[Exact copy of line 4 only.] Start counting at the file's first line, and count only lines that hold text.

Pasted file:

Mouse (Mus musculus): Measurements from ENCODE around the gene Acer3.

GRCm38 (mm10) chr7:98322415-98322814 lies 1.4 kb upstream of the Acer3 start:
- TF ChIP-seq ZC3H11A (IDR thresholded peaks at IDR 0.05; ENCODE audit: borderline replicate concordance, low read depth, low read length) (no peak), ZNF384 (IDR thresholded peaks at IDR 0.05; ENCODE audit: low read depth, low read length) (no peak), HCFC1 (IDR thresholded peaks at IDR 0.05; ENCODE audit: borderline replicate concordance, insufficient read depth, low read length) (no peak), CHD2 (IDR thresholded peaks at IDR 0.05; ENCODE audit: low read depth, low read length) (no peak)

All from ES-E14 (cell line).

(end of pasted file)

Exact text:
All from ES-E14 (cell line).